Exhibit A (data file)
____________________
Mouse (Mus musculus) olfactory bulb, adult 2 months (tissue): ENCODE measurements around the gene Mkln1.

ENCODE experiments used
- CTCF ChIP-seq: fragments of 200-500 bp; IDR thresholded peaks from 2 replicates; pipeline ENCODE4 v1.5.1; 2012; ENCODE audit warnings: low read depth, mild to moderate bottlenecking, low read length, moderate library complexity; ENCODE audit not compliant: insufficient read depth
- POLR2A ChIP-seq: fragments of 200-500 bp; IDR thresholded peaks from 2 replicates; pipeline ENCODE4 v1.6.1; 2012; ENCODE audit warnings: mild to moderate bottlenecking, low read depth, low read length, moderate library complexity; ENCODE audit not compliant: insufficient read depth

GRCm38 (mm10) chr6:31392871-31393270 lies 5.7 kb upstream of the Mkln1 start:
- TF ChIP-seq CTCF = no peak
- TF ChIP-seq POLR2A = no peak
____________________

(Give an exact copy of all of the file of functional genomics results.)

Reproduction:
Mouse (Mus musculus) olfactory bulb, adult 2 months (tissue): ENCODE measurements around the gene Mkln1.

ENCODE experiments used
- CTCF ChIP-seq: fragments of 200-500 bp; IDR thresholded peaks from 2 replicates; pipeline ENCODE4 v1.5.1; 2012; ENCODE audit warnings: low read depth, mild to moderate bottlenecking, low read length, moderate library complexity; ENCODE audit not compliant: insufficient read depth
- POLR2A ChIP-seq: fragments of 200-500 bp; IDR thresholded peaks from 2 replicates; pipeline ENCODE4 v1.6.1; 2012; ENCODE audit warnings: mild to moderate bottlenecking, low read depth, low read length, moderate library complexity; ENCODE audit not compliant: insufficient read depth

GRCm38 (mm10) chr6:31392871-31393270 lies 5.7 kb upstream of the Mkln1 start:
- TF ChIP-seq CTCF = no peak
- TF ChIP-seq POLR2A = no peak